CO2 emissions from cars have decreased dramatically, thanks to EU commission leadership.
It’s funny to read how the automotive industry talks about their ‘achievements’ in reducing CO2. The same industry that was lobbying a few years ago for less stringent targets.
This is how the British motor industry talks about it:
‘The performance was the result of huge investment in advanced low CO2-emitting technologies by industry and was also influenced by consumers’ increasing prioritisation of improved fuel efficiency in their purchasing decisions.’ - From this report.
What industry often fails to mention is how the EU commission pushed for a target of 95gCO2/km by 2020. And consumers making purchasing decisions based on CO2 was thanks to the EU commission mandating transparency. Keep in mind that all cars have to disclose the magic metric (gCO2/km) at point of sale and advertising, as well as taxation being higher for the poorer performers.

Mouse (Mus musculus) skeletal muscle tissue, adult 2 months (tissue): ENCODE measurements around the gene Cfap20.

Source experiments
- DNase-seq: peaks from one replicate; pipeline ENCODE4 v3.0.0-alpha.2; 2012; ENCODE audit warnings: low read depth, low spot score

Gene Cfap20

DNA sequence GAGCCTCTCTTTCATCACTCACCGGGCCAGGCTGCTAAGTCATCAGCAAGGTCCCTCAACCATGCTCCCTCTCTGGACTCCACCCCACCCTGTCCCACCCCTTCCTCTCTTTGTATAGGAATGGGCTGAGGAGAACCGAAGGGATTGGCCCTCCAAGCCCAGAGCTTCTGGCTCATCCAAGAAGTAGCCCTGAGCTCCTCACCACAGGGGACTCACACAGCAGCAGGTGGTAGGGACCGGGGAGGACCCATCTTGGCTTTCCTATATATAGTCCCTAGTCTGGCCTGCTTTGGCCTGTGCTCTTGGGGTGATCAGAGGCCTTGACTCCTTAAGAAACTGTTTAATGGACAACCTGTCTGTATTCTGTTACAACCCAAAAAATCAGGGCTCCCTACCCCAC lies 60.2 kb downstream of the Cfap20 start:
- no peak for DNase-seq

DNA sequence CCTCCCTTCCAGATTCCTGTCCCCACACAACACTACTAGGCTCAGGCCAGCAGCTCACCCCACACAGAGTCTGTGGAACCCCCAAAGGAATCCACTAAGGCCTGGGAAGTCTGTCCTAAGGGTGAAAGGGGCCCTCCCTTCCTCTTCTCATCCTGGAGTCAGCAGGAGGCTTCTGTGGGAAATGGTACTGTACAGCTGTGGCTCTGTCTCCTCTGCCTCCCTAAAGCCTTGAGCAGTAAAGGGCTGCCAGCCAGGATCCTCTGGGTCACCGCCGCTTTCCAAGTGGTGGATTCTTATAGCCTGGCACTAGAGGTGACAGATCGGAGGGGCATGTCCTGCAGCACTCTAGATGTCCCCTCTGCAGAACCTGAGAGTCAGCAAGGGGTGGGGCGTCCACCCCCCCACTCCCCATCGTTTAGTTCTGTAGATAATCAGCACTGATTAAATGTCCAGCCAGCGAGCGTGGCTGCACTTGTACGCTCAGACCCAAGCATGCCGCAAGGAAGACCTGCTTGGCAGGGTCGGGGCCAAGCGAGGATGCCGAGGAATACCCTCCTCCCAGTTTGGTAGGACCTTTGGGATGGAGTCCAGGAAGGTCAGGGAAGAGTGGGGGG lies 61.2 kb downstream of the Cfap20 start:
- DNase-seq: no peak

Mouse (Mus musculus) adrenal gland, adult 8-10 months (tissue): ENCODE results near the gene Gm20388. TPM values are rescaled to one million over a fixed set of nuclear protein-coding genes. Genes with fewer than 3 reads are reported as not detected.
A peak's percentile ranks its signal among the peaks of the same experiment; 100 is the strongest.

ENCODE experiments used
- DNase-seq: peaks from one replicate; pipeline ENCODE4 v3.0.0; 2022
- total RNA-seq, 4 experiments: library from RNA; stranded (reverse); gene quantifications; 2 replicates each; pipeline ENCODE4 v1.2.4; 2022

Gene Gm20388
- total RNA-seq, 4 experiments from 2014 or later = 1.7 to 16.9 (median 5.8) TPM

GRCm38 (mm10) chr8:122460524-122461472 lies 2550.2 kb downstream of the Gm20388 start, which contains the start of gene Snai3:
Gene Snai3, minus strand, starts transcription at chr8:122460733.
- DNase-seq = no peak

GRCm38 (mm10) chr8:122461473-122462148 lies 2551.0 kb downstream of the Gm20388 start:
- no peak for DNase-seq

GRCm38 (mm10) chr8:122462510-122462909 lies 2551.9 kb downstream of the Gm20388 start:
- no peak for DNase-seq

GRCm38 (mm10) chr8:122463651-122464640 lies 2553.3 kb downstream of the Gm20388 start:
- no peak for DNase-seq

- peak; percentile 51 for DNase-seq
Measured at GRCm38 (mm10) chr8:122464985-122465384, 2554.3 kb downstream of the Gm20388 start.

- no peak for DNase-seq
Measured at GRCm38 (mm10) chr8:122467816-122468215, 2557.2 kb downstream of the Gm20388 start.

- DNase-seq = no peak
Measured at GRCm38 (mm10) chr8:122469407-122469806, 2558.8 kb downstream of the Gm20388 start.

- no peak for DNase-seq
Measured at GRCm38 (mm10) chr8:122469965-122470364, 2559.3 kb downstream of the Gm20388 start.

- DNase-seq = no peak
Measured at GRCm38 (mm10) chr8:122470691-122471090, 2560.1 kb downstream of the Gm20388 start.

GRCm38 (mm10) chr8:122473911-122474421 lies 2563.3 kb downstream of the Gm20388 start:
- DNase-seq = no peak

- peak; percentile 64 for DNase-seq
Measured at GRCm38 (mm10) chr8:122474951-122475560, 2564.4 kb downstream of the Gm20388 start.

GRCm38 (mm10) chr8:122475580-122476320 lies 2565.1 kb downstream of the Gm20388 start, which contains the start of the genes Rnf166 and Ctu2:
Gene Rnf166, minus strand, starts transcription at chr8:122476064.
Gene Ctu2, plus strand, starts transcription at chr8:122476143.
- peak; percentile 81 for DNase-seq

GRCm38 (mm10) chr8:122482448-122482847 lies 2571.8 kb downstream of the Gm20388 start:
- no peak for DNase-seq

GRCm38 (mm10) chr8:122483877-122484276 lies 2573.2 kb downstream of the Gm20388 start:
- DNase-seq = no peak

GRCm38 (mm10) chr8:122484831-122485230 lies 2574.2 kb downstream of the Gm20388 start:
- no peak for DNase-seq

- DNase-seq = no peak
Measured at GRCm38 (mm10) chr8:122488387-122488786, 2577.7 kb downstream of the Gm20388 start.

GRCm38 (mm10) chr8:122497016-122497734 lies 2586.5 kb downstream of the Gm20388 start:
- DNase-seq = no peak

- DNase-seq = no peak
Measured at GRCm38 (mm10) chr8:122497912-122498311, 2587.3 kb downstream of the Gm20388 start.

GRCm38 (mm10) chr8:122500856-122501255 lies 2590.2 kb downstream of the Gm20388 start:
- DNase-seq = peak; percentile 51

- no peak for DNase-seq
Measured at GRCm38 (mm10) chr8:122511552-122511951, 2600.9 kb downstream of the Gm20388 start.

The combination of these policies has pushed car manufacturers to compete on reducing tailpipe emissions. It has also accelerated the roadmap of innovation that was buried or incipient in the supply chain eg. Lightweight materials, auto start-stop, brake energy recovery.
The key lessons of this story for me are:
* Well crafted regulation generates innovation.
* Innovations are often buried in universities, small startups or companies down the supply chain, and they won’t appear if the incumbents don’t make money adopting them, or aren’t pushed to adopt them.
* Industry will always lobby for the minimum common denominator at the beginning, and take the credit after the EU commission has had the guts to bring legislation.
* We could replicate this model to buildings quite easily across Europe.